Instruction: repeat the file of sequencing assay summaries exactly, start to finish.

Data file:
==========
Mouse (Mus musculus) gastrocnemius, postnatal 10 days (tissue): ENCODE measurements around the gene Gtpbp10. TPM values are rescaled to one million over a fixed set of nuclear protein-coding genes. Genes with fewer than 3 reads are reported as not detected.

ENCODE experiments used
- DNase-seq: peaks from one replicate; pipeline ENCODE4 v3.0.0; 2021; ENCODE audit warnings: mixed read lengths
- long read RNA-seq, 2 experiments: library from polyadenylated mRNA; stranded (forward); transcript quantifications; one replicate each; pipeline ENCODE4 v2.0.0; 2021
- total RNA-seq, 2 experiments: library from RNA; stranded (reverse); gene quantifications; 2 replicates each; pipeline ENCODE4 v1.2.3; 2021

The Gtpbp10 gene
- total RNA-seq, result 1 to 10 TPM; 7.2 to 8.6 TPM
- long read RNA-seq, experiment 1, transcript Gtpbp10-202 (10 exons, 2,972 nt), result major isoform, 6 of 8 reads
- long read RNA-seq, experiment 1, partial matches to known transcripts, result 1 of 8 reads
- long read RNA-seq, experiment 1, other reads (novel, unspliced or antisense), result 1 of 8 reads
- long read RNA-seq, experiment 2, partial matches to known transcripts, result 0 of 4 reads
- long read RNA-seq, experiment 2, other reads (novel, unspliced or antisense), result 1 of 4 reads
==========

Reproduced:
Mouse (Mus musculus) gastrocnemius, postnatal 10 days (tissue): ENCODE measurements around the gene Gtpbp10. TPM values are rescaled to one million over a fixed set of nuclear protein-coding genes. Genes with fewer than 3 reads are reported as not detected.

ENCODE experiments used
- DNase-seq: peaks from one replicate; pipeline ENCODE4 v3.0.0; 2021; ENCODE audit warnings: mixed read lengths
- long read RNA-seq, 2 experiments: library from polyadenylated mRNA; stranded (forward); transcript quantifications; one replicate each; pipeline ENCODE4 v2.0.0; 2021
- total RNA-seq, 2 experiments: library from RNA; stranded (reverse); gene quantifications; 2 replicates each; pipeline ENCODE4 v1.2.3; 2021

The Gtpbp10 gene
- total RNA-seq, result 1 to 10 TPM; 7.2 to 8.6 TPM
- long read RNA-seq, experiment 1, transcript Gtpbp10-202 (10 exons, 2,972 nt), result major isoform, 6 of 8 reads
- long read RNA-seq, experiment 1, partial matches to known transcripts, result 1 of 8 reads
- long read RNA-seq, experiment 1, other reads (novel, unspliced or antisense), result 1 of 8 reads
- long read RNA-seq, experiment 2, partial matches to known transcripts, result 0 of 4 reads
- long read RNA-seq, experiment 2, other reads (novel, unspliced or antisense), result 1 of 4 reads